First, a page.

Need to know: Auditors called to defend their honour

Deloitte will appear in front of a Senate committee next week

Auditors are the golden boys of democratic accountability. When a scandal engulfs anyone on Parliament Hill, and taxpayer money is at stake, the first call goes to an auditor. Those number crunchers, mostly invisible to the public, are charged with sorting out right from wrong in tricky, politically explosive situations. Their findings are often untouchable. Such was the case when Deloitte audited several troubled senators earlier this year, and their findings were treated as evidence of myriad ethical lapses.

No one ever forced Deloitte to defend its work. The numbers were left to speak for themselves. Usually, that’s where this story would end. But next week, the benevolent accountants will testify at a Senate committee, where they’ll defend the sanctity of their work.

They owe their appearance to Conservative senators. Sen. Irving Gerstein, the Conservative’s chief bagman, is alleged to have attempted some kind of interference of the Deloitte audit into Sen. Mike Duffy’s expense claims. Gerstein, so the RCMP’s theory goes, asked Deloitte partner Michael Runia how the firm could quietly stop probing the senator’s files. Sen. David Tkachuk and Sen. Carolyn Stewart Olsen also attempted to influence the audit, according to the RCMP.

For its part, Deloitte denies the audit was influenced by anyone outside the firm. Spokespeople have repeatedly confirmed that the firm built an “ethical wall” around its work to prevent leaks. Runia, who is no stranger to the Conservatives because Deloitte is the party’s auditor, says he had no part in Duffy’s audit. Expect to hear a lot about ethical walls next week.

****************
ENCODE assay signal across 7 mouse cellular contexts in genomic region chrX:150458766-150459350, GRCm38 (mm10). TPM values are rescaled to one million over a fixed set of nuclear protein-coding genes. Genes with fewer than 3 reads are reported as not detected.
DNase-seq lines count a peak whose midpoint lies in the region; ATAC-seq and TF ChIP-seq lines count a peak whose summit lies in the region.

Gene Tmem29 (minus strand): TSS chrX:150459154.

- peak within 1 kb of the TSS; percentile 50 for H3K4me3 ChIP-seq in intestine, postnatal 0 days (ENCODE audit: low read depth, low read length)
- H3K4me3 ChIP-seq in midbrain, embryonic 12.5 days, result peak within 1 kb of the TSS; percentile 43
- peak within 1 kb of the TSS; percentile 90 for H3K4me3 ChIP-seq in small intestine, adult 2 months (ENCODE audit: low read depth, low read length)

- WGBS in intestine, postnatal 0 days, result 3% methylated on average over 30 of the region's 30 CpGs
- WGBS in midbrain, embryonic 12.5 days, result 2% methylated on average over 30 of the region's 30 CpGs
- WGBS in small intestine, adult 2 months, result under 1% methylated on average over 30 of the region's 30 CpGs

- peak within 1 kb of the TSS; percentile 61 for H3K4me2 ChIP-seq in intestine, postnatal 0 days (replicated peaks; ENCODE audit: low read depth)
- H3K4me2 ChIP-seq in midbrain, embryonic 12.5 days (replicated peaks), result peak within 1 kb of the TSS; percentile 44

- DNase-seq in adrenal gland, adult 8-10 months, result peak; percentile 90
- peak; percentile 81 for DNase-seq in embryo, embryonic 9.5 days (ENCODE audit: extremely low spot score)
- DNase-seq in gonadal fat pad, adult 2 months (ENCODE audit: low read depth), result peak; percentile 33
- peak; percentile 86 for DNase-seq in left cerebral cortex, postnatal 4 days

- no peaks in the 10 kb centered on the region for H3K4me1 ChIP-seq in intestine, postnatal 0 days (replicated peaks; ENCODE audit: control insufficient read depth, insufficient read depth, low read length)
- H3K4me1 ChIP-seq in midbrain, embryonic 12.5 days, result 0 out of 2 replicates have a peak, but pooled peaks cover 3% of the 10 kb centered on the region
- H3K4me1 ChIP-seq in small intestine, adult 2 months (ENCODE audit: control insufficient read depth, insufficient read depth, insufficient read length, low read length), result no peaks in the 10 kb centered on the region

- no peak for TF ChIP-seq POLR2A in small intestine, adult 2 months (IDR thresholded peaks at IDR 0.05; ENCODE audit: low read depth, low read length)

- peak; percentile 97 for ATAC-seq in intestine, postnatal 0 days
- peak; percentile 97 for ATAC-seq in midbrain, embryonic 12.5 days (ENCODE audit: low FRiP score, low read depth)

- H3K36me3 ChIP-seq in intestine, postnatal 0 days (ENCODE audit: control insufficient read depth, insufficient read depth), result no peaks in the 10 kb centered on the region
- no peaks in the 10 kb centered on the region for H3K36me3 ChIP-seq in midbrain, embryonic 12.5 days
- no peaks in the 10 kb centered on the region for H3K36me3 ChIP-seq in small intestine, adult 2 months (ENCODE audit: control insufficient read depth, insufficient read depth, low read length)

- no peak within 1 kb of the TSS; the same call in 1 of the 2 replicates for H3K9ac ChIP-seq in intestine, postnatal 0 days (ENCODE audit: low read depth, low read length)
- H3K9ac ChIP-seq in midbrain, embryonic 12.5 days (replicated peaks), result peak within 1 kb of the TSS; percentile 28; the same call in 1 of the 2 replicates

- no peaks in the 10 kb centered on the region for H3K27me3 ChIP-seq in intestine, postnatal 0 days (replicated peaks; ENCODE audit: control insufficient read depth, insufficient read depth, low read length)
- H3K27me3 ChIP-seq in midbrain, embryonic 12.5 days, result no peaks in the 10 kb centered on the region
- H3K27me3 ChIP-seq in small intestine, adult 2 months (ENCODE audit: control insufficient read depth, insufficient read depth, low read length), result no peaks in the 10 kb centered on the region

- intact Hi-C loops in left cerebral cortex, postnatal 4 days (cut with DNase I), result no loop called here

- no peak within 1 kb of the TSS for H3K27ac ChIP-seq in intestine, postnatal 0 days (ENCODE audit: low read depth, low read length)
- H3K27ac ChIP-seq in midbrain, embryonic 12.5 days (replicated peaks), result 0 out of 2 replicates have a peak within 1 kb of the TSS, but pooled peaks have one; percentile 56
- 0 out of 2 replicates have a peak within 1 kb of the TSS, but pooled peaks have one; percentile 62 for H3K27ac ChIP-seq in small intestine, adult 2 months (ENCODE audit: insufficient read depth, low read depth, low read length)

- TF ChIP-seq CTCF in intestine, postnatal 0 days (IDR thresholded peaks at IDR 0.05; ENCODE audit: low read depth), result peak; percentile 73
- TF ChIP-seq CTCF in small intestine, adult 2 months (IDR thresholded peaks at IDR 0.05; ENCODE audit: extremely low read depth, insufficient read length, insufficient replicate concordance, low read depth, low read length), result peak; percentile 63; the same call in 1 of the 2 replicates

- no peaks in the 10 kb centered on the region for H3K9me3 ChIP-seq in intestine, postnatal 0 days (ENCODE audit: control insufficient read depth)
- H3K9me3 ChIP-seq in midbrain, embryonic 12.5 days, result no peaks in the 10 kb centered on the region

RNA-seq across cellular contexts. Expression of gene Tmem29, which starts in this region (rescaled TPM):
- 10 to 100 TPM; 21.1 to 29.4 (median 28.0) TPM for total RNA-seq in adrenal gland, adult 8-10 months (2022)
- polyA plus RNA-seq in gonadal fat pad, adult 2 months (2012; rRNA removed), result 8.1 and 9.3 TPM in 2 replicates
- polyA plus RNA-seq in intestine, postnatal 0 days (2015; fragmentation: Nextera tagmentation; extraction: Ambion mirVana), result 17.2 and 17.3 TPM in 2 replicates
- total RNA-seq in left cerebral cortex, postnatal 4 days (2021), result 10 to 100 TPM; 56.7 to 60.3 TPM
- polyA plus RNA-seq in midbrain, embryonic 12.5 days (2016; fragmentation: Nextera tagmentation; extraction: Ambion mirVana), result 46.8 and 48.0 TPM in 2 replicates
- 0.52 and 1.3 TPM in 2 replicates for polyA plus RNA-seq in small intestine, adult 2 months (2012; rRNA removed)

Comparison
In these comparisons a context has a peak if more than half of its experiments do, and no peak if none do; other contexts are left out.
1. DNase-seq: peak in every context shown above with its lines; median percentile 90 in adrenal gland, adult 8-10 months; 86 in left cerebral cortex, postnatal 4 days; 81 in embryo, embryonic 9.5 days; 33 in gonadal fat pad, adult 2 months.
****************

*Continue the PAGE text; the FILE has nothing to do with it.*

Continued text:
Deloitte may well emerge from the committee hearing as a shining example of impenetrable ethics. They may defend their honour valiantly, and prove that the country’s most trustworthy guardians of democracy are accountants that nobody elected, and who voters trusts without further question. What a bizarre world, where we believe mostly nameless people to keep an eye on those who spend our money. Oh, how little faith we have left in politicians.


What’s above the fold

The Globe and Mail Stephen Harper still denies he knew of the Wright-Duffy payment.
National Post
A national drug panel recommends which treatments provinces should fund.
Toronto Star Rob Ford stayed at a hotel in a neighbourhood known as “crack central.”
Ottawa Citizen Deloitte will defend its auditors at a Senate committee next week.
CBC News Harper’s promised era of accountability is being put to the test.
CTV News Typhoon Haiyan‘s death toll topped 5,000.
National Newswatch See CBC News story.


What you might have missed

THE NATIONAL Insite. The Globe and Mail reports (not online) that the Portland Hotel Society, the charity that runs Insite, the clinic in Vancouver’s Downtown East Side that helps heroin addicts, is facing audits by both of its main funders—B.C. Housing, which announced its probe a couple of weeks ago; and Vancouver Coastal Health—amid concerns that the organization is facing financial challenges.
THE GLOBAL Japan. An underwater volcano erupted off Japan’s southern coast with such force that a new island emerged above the waterline. The Japan Meteorological Agency claimed the islet stretched 200 metres in diameter. The archipelago nation’s chief spokesman said the country “would be happy to have more territory,” assuming the new formation takes hold, which isn’t a sure thing.

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